“Listen,” the sermon warns, “homosexual activists won’t stop at recognition, their aim is domination. They will not stop until they win over our children and our convicting voice is silenced.”
Section 5: The Determined Plan
These are the action steps FRC wants people hearing the sermon to take:
Action Step 1: Pray
The sermon calls on people to pray for spiritual revival and for “God’s mercy on a nation that is speeding toward Sodom, and hurtling toward Gomorrah.”
Action Step 2: Practice
This section says Christians give up their credibility to challenge the culture when their divorce rate is the same as everyone else’s, and urges people to follow biblical instructions on marriage and home life.
Action Step 3: Participate
This section is a direct rebuke to people who think politics are of the world, something Christians should stay out of. “Since God created the institution of government, would He want His people to stay out of it? No. If Christians don’t ‘render to Caesar’ (Matt. 22:21) and don’t function as ‘salt’ and ‘light’ (Matt. 5:13-16) in the arena of government, then we disobey the commands of Christ and allow Satan to prevail by default.” The sermon urges people to write blog posts, use Facebook and Twitter, comment on news stories, knock on doors, contact elected officials, and join the March for Marriage being organized by the National Organization for Marriage and its allies in Washington DC on March 26.
Action Step 4: Proclaim
This section urges people to tell those in the “homosexual lifestyle” that they do not have to remain “slaves to sin” but can pray away the gay.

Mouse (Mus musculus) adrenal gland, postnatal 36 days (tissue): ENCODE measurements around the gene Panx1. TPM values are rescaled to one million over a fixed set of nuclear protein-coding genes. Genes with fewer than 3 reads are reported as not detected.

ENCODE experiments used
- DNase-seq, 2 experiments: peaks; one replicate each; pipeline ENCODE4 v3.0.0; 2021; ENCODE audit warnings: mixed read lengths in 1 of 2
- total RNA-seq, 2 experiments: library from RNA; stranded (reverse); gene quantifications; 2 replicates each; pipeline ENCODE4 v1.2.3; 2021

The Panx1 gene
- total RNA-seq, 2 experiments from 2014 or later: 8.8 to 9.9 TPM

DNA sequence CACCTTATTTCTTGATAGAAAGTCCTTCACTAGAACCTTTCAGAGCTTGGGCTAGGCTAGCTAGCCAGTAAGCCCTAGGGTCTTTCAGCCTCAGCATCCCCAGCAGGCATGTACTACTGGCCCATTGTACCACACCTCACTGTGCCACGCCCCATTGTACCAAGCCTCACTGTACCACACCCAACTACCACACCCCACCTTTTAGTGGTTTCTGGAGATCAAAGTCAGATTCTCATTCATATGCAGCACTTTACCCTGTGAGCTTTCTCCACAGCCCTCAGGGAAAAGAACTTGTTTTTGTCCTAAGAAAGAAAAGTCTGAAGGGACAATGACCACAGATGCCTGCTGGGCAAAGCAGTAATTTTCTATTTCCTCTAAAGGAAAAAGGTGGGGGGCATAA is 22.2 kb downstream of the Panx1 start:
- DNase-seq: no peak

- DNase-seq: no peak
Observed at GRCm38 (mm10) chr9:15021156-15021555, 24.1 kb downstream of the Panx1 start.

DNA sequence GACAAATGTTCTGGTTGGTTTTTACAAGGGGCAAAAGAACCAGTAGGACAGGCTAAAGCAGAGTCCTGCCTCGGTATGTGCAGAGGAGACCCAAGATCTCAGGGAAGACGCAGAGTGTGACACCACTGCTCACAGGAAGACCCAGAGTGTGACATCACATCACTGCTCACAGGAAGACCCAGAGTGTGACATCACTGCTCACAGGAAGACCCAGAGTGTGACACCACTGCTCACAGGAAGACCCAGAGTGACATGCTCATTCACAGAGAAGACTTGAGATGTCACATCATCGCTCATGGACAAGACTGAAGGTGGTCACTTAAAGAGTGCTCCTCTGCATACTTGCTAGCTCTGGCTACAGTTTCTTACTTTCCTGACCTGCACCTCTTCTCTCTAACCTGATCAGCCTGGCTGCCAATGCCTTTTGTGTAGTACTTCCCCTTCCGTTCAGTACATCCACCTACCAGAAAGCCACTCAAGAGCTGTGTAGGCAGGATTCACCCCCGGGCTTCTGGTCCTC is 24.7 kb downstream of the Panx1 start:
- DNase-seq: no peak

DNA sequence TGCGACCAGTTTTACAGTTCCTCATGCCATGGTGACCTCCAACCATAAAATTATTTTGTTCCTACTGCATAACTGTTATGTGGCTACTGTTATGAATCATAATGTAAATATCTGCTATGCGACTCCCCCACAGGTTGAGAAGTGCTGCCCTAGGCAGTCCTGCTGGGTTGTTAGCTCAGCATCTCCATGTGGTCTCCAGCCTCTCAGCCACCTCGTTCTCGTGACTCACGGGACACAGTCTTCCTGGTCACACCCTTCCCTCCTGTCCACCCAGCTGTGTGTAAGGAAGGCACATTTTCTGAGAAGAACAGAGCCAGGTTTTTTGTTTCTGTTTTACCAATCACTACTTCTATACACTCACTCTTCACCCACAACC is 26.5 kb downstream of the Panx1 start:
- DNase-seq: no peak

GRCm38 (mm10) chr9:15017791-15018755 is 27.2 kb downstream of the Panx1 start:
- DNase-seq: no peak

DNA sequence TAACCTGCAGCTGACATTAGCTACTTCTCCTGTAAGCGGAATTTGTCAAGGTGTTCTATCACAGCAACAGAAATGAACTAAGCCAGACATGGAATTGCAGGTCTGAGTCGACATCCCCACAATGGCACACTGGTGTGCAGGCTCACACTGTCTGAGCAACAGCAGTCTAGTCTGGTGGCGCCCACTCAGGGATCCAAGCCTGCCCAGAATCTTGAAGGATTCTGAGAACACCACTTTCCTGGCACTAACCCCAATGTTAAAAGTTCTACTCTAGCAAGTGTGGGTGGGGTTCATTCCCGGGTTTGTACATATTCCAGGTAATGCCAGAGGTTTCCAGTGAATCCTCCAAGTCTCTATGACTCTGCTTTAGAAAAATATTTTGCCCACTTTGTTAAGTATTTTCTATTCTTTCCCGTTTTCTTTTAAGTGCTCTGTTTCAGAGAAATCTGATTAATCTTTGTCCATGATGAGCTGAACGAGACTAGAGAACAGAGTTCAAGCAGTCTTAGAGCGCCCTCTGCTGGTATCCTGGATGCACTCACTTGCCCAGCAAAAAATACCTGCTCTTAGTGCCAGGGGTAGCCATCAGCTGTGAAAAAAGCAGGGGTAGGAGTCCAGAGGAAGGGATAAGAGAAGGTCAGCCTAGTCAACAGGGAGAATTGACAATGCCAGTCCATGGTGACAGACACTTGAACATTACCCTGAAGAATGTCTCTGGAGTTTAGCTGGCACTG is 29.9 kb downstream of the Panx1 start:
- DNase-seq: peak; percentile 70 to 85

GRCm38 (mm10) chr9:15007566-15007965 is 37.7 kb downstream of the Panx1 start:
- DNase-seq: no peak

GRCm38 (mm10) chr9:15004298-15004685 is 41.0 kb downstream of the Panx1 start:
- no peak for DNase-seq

Let’s stand along these poor misguided and lost people trapped in Satan’s snare. Let’s love them out of that sinful and destructive lifestyle! ... But let’s also exercise our rights as Christian citizens! Listen, we can make the difference. Together, Christians all across America can protect and preserve marriage for our children and our children’s children. Let’s stand for God’s plan for marriage because our future depends on it. And all of God’s people said: Amen!
Bryan Fischer is a big fan of the line of argumentation that gays already have full marriage equality because they have the same right to marry someone of the opposite sex as anyone else.
He reiterated this argument on his radio program today, adding that gay marriage is really "inequality under the law" because it grants to gay couples "a special carve-out for themselves that is not available to pedophiles and polygamists" and others who "engage in sexually abnormal behavior":
Just last week, the New York Times ran a profile of a new 'kinder and gentler' Focus on the Family under current president Jim Daly who purports to be trying to change the tone of the debates over contentious issues like abortion and marriage equality while defending his conservative Christian positions on such issues.